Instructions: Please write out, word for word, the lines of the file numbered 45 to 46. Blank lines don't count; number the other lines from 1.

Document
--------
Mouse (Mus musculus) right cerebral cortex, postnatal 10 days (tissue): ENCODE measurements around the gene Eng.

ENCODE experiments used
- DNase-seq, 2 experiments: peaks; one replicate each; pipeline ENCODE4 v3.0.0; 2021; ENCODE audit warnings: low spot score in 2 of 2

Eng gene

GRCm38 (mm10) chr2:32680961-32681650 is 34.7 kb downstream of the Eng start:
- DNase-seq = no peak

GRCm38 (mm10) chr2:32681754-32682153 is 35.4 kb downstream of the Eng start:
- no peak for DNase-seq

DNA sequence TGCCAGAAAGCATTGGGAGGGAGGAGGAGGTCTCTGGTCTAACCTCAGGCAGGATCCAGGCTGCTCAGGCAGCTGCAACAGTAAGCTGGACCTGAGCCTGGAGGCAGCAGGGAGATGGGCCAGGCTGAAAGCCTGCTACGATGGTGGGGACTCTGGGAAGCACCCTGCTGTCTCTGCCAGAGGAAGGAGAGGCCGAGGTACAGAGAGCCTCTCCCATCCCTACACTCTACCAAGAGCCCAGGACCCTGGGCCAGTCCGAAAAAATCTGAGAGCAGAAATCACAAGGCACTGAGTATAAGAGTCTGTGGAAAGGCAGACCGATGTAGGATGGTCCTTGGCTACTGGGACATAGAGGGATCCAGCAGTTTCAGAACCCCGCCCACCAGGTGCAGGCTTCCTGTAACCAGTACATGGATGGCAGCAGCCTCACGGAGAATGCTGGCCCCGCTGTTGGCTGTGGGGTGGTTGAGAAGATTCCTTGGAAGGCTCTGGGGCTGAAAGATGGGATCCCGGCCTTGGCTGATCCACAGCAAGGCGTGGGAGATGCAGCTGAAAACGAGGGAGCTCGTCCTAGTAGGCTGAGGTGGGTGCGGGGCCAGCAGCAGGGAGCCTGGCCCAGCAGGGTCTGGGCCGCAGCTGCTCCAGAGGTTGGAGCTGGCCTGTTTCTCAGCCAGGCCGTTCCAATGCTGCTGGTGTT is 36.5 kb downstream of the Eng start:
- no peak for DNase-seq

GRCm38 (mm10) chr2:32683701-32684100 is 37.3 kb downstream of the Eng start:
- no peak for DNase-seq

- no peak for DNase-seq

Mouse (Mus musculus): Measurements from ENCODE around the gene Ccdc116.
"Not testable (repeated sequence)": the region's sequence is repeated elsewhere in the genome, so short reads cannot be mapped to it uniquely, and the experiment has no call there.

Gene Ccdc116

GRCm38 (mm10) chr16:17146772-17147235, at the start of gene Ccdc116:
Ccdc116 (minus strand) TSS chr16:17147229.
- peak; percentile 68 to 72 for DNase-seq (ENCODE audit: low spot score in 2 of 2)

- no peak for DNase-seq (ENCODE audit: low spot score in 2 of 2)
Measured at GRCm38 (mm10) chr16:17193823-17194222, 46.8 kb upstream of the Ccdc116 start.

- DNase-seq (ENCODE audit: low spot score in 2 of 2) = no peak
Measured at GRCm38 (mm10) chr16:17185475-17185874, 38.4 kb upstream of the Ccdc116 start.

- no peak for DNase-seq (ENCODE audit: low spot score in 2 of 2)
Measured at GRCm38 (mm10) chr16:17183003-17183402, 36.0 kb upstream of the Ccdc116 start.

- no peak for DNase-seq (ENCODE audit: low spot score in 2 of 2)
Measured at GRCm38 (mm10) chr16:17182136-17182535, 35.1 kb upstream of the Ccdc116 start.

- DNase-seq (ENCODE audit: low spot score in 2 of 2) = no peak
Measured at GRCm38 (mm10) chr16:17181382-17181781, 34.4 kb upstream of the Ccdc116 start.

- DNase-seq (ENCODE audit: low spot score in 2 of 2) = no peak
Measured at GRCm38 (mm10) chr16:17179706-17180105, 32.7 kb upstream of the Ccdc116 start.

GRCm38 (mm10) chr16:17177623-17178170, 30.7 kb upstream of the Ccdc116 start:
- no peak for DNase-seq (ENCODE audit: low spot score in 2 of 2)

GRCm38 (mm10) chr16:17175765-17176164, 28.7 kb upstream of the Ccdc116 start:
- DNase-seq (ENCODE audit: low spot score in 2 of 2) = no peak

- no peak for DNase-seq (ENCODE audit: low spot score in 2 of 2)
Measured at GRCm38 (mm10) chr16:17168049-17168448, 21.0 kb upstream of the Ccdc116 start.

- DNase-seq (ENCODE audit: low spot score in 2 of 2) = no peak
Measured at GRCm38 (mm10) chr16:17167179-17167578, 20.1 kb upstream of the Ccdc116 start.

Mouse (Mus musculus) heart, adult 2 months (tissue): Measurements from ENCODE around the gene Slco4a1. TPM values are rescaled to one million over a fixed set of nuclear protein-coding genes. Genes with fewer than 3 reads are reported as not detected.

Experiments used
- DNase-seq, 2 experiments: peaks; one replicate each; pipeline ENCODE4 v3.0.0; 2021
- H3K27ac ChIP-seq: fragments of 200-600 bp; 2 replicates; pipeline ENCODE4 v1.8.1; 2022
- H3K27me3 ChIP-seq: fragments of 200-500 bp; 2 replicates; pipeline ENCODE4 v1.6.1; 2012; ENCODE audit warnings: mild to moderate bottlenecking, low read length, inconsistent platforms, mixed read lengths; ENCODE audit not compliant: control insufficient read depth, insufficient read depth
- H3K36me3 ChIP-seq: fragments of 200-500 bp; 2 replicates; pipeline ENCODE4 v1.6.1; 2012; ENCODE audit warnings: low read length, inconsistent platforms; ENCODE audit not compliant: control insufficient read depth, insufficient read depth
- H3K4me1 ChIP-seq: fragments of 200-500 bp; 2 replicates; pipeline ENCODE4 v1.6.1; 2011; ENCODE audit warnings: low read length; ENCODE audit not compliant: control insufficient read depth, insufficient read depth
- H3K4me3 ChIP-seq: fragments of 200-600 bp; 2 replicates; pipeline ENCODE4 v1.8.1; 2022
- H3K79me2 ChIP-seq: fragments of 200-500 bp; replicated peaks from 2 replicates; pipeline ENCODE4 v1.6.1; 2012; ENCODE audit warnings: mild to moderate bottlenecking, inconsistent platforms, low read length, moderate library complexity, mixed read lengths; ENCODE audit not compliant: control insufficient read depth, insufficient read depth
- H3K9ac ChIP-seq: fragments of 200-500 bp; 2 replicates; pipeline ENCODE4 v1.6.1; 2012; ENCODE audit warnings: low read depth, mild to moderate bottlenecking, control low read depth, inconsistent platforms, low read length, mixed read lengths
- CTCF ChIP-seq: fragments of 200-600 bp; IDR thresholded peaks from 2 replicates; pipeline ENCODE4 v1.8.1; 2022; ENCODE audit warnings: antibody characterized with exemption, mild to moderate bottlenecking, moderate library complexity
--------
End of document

- H3K36me3 ChIP-seq: fragments of 200-500 bp; 2 replicates; pipeline ENCODE4 v1.6.1; 2012; ENCODE audit warnings: low read length, inconsistent platforms; ENCODE audit not compliant: control insufficient read depth, insufficient read depth
- H3K4me1 ChIP-seq: fragments of 200-500 bp; 2 replicates; pipeline ENCODE4 v1.6.1; 2011; ENCODE audit warnings: low read length; ENCODE audit not compliant: control insufficient read depth, insufficient read depth